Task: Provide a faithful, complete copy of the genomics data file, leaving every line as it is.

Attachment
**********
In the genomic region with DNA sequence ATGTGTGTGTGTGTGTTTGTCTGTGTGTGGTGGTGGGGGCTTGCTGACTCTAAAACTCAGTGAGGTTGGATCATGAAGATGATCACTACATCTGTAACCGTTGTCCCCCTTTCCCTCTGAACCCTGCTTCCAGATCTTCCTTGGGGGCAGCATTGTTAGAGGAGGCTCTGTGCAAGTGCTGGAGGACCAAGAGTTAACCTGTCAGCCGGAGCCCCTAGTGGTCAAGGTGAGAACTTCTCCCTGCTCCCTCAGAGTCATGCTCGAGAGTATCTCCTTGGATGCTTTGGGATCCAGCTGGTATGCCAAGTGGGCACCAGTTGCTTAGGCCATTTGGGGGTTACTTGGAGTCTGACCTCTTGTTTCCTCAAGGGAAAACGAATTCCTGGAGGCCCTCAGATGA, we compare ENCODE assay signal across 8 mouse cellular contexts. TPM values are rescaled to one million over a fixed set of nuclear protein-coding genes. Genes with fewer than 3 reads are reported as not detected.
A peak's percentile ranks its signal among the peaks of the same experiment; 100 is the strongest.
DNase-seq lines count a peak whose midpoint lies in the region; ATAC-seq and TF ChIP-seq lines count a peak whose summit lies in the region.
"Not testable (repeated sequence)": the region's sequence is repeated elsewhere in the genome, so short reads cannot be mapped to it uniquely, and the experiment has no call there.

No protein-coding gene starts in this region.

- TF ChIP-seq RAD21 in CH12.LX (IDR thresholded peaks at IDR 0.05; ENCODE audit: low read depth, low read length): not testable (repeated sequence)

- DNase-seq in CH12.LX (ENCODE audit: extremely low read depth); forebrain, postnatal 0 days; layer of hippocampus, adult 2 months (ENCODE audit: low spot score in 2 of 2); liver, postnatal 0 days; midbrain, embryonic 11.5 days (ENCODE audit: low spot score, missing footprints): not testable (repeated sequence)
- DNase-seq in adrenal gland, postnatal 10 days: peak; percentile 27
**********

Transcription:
In the genomic region with DNA sequence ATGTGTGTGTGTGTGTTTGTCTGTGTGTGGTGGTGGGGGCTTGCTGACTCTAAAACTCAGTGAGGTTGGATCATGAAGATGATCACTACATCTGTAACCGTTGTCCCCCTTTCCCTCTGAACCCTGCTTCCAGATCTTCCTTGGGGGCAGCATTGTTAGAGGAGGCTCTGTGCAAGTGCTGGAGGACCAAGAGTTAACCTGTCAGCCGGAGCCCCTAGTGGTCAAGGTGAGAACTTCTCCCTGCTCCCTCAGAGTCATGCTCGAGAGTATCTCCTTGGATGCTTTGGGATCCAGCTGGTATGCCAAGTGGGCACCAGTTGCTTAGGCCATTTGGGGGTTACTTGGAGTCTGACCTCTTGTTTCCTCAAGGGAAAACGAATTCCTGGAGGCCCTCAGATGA, we compare ENCODE assay signal across 8 mouse cellular contexts. TPM values are rescaled to one million over a fixed set of nuclear protein-coding genes. Genes with fewer than 3 reads are reported as not detected.
A peak's percentile ranks its signal among the peaks of the same experiment; 100 is the strongest.
DNase-seq lines count a peak whose midpoint lies in the region; ATAC-seq and TF ChIP-seq lines count a peak whose summit lies in the region.
"Not testable (repeated sequence)": the region's sequence is repeated elsewhere in the genome, so short reads cannot be mapped to it uniquely, and the experiment has no call there.

No protein-coding gene starts in this region.

- TF ChIP-seq RAD21 in CH12.LX (IDR thresholded peaks at IDR 0.05; ENCODE audit: low read depth, low read length): not testable (repeated sequence)

- DNase-seq in CH12.LX (ENCODE audit: extremely low read depth); forebrain, postnatal 0 days; layer of hippocampus, adult 2 months (ENCODE audit: low spot score in 2 of 2); liver, postnatal 0 days; midbrain, embryonic 11.5 days (ENCODE audit: low spot score, missing footprints): not testable (repeated sequence)
- DNase-seq in adrenal gland, postnatal 10 days: peak; percentile 27